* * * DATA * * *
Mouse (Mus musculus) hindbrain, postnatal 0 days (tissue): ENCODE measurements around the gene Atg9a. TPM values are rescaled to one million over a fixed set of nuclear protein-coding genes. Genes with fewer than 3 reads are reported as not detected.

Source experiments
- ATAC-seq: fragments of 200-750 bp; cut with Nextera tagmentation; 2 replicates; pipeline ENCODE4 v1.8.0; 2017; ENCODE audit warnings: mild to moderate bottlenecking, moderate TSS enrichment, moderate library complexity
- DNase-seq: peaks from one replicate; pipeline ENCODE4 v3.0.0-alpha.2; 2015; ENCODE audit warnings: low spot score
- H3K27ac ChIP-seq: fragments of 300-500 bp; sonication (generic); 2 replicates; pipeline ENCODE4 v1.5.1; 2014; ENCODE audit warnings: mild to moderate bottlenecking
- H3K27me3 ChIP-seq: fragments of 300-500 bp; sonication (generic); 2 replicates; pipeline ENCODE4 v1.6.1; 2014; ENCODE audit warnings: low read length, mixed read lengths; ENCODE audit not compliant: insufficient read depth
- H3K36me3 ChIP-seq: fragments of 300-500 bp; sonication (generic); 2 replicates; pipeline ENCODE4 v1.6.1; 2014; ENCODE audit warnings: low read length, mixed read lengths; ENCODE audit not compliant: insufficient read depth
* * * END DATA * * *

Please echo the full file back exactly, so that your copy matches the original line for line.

Mouse (Mus musculus) hindbrain, postnatal 0 days (tissue): ENCODE measurements around the gene Atg9a. TPM values are rescaled to one million over a fixed set of nuclear protein-coding genes. Genes with fewer than 3 reads are reported as not detected.

Source experiments
- ATAC-seq: fragments of 200-750 bp; cut with Nextera tagmentation; 2 replicates; pipeline ENCODE4 v1.8.0; 2017; ENCODE audit warnings: mild to moderate bottlenecking, moderate TSS enrichment, moderate library complexity
- DNase-seq: peaks from one replicate; pipeline ENCODE4 v3.0.0-alpha.2; 2015; ENCODE audit warnings: low spot score
- H3K27ac ChIP-seq: fragments of 300-500 bp; sonication (generic); 2 replicates; pipeline ENCODE4 v1.5.1; 2014; ENCODE audit warnings: mild to moderate bottlenecking
- H3K27me3 ChIP-seq: fragments of 300-500 bp; sonication (generic); 2 replicates; pipeline ENCODE4 v1.6.1; 2014; ENCODE audit warnings: low read length, mixed read lengths; ENCODE audit not compliant: insufficient read depth
- H3K36me3 ChIP-seq: fragments of 300-500 bp; sonication (generic); 2 replicates; pipeline ENCODE4 v1.6.1; 2014; ENCODE audit warnings: low read length, mixed read lengths; ENCODE audit not compliant: insufficient read depth